Compared to the student loan market in the United States (where’s it’s viewed as a controversial financial and political problem), UK borrowers have a higher average of debt upon graduation.

The average student loan debt in the US is just below $30,000, which equates to £23,706. In terms of interest rates, US student loans are less expensive. Federal loan rates come in at 5.05% for undergraduate borrowers, and graduate students see interest rates of 6.60%.

Furthermore, private student loan interest rates typically range from roughly 3.99% to over 14%. In short, loans are generally more expensive in the UK.

 

Weighing the Cost Against Salary

 

A significant reasoning behind attending university is to achieve greater earning potential over a lifetime. This should justify the high cost of earning a degree, but many graduates may not see the full benefits of their time at university. Across the UK, the average salary for a recent graduate ranges significantly depending on the degree program. Here are a few examples:

 

  • Medicine and dentistry graduates average £46,700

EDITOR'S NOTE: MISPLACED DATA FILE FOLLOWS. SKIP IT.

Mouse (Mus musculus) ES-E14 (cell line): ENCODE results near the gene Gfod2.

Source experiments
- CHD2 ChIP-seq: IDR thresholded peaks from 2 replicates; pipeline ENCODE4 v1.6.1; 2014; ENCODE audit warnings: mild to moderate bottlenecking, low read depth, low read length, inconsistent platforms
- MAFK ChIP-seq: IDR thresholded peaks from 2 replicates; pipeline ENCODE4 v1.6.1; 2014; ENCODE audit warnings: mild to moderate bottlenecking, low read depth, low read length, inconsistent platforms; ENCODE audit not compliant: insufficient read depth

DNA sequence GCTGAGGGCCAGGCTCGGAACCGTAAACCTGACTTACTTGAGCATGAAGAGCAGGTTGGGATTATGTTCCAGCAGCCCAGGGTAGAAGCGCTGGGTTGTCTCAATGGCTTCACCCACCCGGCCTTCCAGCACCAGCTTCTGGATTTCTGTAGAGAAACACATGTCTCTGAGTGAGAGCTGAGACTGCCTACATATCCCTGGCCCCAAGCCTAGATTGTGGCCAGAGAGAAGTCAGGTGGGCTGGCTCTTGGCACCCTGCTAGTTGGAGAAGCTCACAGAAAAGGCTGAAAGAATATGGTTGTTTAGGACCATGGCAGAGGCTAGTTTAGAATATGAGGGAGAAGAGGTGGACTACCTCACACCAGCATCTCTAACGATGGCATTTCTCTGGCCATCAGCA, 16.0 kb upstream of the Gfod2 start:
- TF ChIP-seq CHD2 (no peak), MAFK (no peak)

• Economics graduates average £40,000
  • Creative arts graduates average £20,100
  • Communications graduates average £22,300

 

For students graduating with £50,000 in debt, earning a low to mid-range salary may not comfortably cover repayment.

earning a low to mid-range salary may not comfortably cover repayment

However, many students graduating with UK student loans enter into repayment plans based on income. Under Plan 1, graduates begin repayment once earnings exceed £18,953 per year; Plan 2 loans require repayment once a graduate earns more than £25,725 per year. The repayment amount is set at 9% of earnings.
Many students do not earn enough out of the university to begin repayment on their loans, but fortunately, no payments are required if income does not meet a certain level. It is estimated that 1.9 million student loan borrowers are not making payments because they do not meet income minimums.

is the UK student loan system a reasonable investment for the UK tax payer?